Cleaning pro explains seven health hazards which are hiding in your home

We all do our best to keep our homes clean, warm and safe so we can relax in a nice environment.

But, there are a number of hazards which can go unnoticed in our houses on a day-to-day basis – from germ zones to spores in the air.

Which isn’t good for us, or our children, as it can cause health issues.

And, nobody wants to get sick right now!

Heather Barrigan, cleaning expert at outlined seven surprising health hazards that could be hiding in your home so you can tackle them head on.

She’s even suggested the best solutions.

Here’s what she had to say:

Drying clothes inside

Health hazard posed: Drying laundry indoors poses a health risk to those with asthma, hay fever or allergies.

The increased moisture in the air can cause a breeding ground for mould spores and dust mites to form.

These could be invisible to the naked eye but can weaken the immune system over time.

Solution: Use an outdoor washing line where possible.

Alternatively, use a tumble dryer or open a window for air circulation.

Mobile phones

Health hazard posed: Research shows that your mobile phone is 10 times dirtier than a toilet seat.

As you move around the house with your phone, the more germs you collect as microorganisms transfer from your fingers, to your phone, to your face.

Whilst these microorganisms won’t make you instantly sick, your mobile phone can pick up seriously harmful bacteria such as Streptococcus, MRSA and even E.coli.

Solution: Combine 60% water and 40% rubbing alcohol in a bowl and then dip a soft, microfibre cloth into the mixture.

Ring out the excess, and gently wipe the front and back of your phone.

Avoid taking your phone into places which harbour more bacteria, such as the bathroom.

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Dirty shower heads

Health hazard posed: Unlike dirty bathtubs, shower heads do not readily show you just how filthy they are.

Mineral deposits, harmful bacteria and organic matter can build up over time, which will then be in the water you shower in.

As well as clogging your shower, this can also cause eye and ear infections, scalp infection and digestive conditions.

Solution: Before you get into the shower, leave the water running for 2-3 minutes.

Clean the shower head on a regular basis.

You can do this by soaking it in white vinegar for at least 30 minutes or overnight.

Greasy ovens

Health hazard posed: Continuous cooking with a dirty oven can create carbon-based fumes and excess smoke that can be inhaled and pose a serious risk to your health.

Too much grease and grime can also reduce the efficiency of your oven, meaning it will take longer to cook the food.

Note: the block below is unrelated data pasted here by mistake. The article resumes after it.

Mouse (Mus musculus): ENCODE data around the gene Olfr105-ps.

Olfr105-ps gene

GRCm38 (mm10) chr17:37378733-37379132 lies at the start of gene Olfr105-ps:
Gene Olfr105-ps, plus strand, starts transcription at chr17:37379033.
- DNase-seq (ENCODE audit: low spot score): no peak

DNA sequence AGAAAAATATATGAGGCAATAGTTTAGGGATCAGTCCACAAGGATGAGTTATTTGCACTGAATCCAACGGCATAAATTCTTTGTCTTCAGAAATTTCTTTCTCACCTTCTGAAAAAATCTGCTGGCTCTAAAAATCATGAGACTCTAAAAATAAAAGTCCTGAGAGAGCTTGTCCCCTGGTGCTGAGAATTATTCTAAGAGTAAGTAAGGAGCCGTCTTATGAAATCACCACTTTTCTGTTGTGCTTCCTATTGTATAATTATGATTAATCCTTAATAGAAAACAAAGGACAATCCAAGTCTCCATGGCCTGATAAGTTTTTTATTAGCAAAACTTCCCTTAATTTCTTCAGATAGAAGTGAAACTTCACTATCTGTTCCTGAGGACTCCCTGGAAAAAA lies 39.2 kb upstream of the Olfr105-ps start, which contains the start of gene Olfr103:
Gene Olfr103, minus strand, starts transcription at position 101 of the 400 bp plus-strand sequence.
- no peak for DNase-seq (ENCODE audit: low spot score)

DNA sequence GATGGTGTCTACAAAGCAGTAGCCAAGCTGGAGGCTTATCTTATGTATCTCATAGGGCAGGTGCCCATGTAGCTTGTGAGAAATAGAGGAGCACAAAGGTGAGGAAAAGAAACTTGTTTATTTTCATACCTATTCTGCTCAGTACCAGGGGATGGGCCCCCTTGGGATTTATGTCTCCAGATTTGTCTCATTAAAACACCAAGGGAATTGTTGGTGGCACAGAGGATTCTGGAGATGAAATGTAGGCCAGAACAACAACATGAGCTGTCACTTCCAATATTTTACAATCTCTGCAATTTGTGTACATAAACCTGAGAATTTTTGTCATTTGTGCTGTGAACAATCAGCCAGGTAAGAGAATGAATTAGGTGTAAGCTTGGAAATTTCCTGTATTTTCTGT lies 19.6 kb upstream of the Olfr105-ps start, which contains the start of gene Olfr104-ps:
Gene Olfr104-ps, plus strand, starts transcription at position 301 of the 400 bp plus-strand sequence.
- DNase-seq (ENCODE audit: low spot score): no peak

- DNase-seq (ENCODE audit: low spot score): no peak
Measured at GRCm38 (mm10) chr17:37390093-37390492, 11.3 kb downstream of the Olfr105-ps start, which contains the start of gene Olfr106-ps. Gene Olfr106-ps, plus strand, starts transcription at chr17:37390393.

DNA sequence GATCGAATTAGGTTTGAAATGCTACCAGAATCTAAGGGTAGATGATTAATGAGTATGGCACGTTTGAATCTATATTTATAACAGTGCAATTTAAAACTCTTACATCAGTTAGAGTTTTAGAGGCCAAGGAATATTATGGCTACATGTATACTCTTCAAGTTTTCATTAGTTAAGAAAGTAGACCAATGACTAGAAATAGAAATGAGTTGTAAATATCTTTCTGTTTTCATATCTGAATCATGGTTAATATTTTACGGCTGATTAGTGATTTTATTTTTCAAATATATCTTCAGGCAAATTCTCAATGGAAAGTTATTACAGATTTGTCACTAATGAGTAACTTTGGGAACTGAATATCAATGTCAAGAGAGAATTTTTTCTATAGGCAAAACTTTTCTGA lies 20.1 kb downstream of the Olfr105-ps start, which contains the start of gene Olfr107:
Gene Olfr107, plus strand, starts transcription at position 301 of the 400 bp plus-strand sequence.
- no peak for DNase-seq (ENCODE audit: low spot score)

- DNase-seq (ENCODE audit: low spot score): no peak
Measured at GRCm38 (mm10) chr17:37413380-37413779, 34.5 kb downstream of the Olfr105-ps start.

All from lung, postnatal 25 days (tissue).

Eating undercooked food can put you at risk of food poisoning and infections such as E.coli.

A dirty oven is also a fire risk too, as food and grease that have been burnt onto the inside of the oven and its window will continue to burn whenever it is used.

Solution: Clean your oven regularly.

If you have an electric oven, don’t spray cleaning solution on heating elements, simply lift them and spray underneath.

If you have a gas oven, don’t spray where the gas comes through.

A general rule of thumb is to scrub it once every three months. If you’re oven is too dirty, it may be time to replace it!

Toxic candles

Health hazard posed: It might surprise you to learn that your scented candles can be damaging to the environment, as well as your general health.

Some scented candles contain paraffin wax, which releases toxic compounds into the air when burnt.

These toxic chemicals include acetone, benzene, and toluene, which are all known carcinogens.

Solution: When purchasing your next scented candle, opt for products made from clean and natural ingredients such as soy or beeswax.

Mould in the bathroom

Health hazard posed: Inhaling mould fragments or spores can inflame the airways, cause chest tightness, throat irritation, or allergic reactions such as skin rashes.

Mould is particularly problematic for asthma sufferers, who could have an asthma attack if they are exposed to high levels of mould.

Solution: When showering, always keep a window open to aid air circulation.

Invest in an exhaust fan or dehumidifier to keep the bathroom dry.

The optimum temperature should be 18-21c.

Clean the bathroom regularly to kill mould and prevent it from reappearing.

Overloaded wall sockets

Health hazard posed: Whilst extension cables are convenient for plugging in that extra appliance, if you exceed the maximum current rating stated, this can cause the socket to overheat and possibly cause a fire.

As well as this, there is a more chance of electric shock occurring.

Solution: Work out the total wattage of all devices going into one socket.

If they add up to more than the maximum current rating stated, unplug a few devices.

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